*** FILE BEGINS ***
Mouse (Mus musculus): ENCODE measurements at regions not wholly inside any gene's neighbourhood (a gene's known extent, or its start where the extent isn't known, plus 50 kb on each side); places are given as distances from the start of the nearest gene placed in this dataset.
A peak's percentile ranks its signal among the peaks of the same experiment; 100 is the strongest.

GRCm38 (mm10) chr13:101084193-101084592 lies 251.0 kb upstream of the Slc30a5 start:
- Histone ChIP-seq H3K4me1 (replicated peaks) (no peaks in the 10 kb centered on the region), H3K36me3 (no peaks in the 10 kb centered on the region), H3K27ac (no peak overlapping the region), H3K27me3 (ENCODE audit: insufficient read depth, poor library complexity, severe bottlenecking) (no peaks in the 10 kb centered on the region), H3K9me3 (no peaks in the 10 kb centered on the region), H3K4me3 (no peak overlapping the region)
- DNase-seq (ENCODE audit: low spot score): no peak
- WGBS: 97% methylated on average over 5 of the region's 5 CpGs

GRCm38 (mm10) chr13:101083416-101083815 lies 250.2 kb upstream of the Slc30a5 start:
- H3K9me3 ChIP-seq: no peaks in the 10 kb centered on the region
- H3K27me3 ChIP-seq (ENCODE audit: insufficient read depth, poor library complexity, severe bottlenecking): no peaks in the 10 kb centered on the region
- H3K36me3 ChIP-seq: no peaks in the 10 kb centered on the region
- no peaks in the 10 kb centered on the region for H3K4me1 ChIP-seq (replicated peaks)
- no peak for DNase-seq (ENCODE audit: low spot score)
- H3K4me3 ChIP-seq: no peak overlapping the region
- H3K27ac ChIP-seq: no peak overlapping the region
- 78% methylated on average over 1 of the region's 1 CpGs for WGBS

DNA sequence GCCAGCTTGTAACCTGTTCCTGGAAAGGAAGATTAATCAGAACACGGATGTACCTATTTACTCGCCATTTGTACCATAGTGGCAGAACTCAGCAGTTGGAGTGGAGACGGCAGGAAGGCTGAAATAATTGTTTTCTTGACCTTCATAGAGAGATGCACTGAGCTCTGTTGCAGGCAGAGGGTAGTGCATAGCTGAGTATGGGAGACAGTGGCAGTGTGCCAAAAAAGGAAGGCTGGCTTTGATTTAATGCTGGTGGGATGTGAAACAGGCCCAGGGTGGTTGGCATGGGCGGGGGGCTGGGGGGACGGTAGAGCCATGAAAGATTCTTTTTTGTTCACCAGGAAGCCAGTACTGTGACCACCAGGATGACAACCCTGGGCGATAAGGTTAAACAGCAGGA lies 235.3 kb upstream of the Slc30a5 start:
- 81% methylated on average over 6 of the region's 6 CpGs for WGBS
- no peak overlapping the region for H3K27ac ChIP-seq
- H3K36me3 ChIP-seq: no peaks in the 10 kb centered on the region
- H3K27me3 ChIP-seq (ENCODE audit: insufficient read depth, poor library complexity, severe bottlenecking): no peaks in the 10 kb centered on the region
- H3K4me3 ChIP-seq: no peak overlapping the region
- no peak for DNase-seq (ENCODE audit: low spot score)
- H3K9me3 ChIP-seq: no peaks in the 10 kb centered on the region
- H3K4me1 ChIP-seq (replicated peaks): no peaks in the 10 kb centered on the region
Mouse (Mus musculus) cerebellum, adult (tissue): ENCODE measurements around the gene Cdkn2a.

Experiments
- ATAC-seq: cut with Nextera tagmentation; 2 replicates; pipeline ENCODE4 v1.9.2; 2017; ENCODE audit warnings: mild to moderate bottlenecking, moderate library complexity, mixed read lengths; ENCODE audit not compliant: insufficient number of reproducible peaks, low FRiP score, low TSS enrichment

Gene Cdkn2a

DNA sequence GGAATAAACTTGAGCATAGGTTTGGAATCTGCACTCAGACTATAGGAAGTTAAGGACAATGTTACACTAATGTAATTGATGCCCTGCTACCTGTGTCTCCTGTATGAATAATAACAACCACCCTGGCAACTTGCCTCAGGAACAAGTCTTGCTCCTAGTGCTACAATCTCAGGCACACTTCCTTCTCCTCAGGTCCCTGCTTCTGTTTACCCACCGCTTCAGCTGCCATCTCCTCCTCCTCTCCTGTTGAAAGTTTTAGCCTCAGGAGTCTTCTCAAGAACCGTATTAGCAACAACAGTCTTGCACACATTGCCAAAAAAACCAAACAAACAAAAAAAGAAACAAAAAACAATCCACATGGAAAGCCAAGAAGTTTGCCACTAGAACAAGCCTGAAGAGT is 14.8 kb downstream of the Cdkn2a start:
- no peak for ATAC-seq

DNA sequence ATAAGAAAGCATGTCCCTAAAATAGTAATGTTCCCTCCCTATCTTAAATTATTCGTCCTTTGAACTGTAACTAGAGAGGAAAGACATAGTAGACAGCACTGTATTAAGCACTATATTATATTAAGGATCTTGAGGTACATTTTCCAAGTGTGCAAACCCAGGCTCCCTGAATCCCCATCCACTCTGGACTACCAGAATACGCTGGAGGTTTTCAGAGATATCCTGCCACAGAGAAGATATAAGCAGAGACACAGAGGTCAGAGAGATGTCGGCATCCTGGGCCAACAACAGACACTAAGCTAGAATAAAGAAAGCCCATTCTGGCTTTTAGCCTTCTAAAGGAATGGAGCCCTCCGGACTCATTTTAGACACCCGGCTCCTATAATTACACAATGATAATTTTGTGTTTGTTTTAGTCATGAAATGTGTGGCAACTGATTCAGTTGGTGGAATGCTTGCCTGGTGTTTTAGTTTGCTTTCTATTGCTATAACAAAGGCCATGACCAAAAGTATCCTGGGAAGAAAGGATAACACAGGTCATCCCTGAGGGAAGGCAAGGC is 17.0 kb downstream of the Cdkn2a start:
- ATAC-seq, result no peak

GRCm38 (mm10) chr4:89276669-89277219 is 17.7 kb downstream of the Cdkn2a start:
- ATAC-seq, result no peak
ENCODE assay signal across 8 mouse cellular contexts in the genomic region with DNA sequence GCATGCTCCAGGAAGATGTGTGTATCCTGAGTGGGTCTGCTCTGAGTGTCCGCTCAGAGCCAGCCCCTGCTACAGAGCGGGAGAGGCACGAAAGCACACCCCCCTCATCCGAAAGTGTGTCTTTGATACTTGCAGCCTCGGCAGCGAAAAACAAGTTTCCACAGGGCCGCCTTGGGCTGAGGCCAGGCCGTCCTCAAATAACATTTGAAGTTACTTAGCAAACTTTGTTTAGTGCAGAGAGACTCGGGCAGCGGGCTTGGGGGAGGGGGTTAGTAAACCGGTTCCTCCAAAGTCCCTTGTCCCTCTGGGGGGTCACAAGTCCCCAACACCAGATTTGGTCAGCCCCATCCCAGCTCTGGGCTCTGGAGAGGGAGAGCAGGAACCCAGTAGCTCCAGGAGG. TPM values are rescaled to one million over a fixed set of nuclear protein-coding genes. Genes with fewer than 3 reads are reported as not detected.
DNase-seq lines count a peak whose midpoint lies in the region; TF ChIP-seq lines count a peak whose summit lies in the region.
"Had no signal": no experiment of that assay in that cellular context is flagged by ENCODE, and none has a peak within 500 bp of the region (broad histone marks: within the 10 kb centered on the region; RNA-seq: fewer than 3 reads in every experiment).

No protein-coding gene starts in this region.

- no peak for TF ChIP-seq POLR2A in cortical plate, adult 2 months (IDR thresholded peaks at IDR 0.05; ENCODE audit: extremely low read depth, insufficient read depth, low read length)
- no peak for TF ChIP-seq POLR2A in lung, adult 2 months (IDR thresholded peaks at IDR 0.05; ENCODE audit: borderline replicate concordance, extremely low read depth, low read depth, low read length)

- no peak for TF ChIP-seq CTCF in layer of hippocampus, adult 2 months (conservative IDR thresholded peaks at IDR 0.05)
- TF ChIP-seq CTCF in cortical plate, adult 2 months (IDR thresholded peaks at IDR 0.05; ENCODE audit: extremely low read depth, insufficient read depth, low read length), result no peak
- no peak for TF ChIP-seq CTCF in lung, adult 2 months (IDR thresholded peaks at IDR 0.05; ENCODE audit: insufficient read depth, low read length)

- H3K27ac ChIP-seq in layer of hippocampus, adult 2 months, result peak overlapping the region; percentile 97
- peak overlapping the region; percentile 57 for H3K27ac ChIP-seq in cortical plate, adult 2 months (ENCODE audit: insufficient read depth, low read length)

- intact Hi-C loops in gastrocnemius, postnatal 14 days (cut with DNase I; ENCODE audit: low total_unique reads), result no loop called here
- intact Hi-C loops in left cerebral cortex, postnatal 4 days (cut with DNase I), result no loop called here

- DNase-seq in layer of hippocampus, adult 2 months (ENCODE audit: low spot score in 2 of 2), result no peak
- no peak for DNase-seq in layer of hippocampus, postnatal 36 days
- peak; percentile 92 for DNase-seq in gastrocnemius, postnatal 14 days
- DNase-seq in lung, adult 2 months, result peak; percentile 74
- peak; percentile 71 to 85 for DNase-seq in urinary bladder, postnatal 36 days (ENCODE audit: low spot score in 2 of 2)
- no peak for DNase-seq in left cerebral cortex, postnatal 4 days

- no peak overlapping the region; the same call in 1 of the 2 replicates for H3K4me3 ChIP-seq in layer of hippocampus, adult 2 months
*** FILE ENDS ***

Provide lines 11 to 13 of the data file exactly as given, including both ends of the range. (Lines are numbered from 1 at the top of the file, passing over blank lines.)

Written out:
- no peaks in the 10 kb centered on the region for H3K4me1 ChIP-seq (replicated peaks)
- no peak for DNase-seq (ENCODE audit: low spot score)
- H3K4me3 ChIP-seq: no peak overlapping the region